The US Treasury Department has issued sactions against Iran’s intelligence agency in response to that country’s cyberattack against Albania and other “cyber-enabled activities against the United States and its allies.”
Earlier this week, NATO ally Albania cut its diplomatic relations with Iran after blaming a July cyberattack that hit its government infrastructure on Iranian state-sponsored attackers. At the time, the White House National Security Council pledged to “take further action to hold Iran accountable for actions that threaten the security of a US ally and set a troubling precedent for cyberspace.”
Today’s sanctions prohibit American businesses and individuals from conducting any transactions with Iran’s Ministry of Intelligence and Security (MOIS) and its Minister of Intelligence, as well as any business more than 50 percent owned by the entities.
“Iran’s cyberattack against Albania disregards norms of responsible peacetime State behavior in cyberspace, which includes a norm on refraining from damaging critical infrastructure that provides services to the public,” said Under Secretary of the Treasury for Terrorism and Financial Intelligence Brian Nelson in a statement. “We will not tolerate Iran’s increasingly aggressive cyber activities targeting the United States or our allies and partners.”
According to the Feds, since at least 2007, MOIS conducted cyberespionage, stole credentials and deployed ransomware, along with other malicious activities against government agencies, private-sector organizations and critical infrastructure sectors around the globe.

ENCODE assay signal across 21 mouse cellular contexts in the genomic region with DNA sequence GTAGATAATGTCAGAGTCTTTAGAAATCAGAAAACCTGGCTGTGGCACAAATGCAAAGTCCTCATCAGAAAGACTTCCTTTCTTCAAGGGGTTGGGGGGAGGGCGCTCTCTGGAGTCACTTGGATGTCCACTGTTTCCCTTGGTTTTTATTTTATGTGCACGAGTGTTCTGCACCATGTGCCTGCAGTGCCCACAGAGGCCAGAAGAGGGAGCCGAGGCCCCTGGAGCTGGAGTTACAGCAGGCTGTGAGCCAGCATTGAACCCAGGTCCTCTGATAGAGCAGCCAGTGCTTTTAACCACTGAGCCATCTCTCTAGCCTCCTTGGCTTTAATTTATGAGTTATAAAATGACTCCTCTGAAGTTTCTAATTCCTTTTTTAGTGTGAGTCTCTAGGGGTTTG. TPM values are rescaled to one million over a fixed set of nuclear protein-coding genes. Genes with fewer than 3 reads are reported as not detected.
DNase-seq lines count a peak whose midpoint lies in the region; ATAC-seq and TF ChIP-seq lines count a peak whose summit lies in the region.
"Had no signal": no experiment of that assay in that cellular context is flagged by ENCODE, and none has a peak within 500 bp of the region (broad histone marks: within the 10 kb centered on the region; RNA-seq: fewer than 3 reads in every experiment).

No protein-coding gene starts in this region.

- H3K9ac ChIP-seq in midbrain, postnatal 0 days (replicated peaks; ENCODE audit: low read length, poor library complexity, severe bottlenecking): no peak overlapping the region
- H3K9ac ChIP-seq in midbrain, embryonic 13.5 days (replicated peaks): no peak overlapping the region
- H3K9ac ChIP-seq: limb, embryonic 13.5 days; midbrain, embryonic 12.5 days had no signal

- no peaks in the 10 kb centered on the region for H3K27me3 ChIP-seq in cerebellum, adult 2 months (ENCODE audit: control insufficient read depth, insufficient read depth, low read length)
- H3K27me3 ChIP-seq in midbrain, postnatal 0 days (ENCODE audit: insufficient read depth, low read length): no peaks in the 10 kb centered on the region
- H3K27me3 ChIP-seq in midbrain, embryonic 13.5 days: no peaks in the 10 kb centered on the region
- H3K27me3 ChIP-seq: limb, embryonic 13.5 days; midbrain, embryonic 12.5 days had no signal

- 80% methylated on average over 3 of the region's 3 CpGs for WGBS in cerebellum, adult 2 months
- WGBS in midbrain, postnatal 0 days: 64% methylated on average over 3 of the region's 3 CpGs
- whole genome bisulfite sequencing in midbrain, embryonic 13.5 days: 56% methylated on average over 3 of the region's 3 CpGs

The US and Albania also allege that MOIS-linked cyber gangs were behind a leak of documents purported to be from the Albanian government and personal information about the country’s residents.
In February, Uncle Sam linked an advanced persistent threat (APT) group known a MuddyWater to MOIS, and said that gang has been “conducting cyber espionage and other malicious cyber operations targeting a range of government and private-sector organizations across sectors in Asia, Africa, Europe, and North America,” since at least 2018.”
Additionally, in September 2020 the US Treasury sanctioned another Iran state-sponsored cyberespionage gang, APT39, for “being owned or controlled by MOIS.”
Mandiant, a year prior, linked APT39 to MOIS. Last month, the threat intel firm stated “with moderate confidence” that “one or multiple threat actors who have operated in support of Iranian goals” were involved in the Albanian attack.
Earlier this week, Mandiant named a new threat group, APT42, that it said functions as the cyberspy arm of Iran’s Islamic Revolutionary Guard Corps (IRGC).
“MOIS carries out cyber espionage and disruptive ransomware attacks on behalf of the Iranian government in parallel with the other Iranian security service the IRGC,” Mandiant Intelligence VP John Hultquist told The Register.
“They are largely focused on classic espionage targets such as governments and dissidents, and they have been found targeting upstream sources of intelligence like telecommunications firms and companies with potentially valuable PII.”
While these latest sanctions won’t be a serious roadblock for the Iranian regime’s online army, they do provide another avenue to go after American companies seeking to do business in the theocracy. ® ®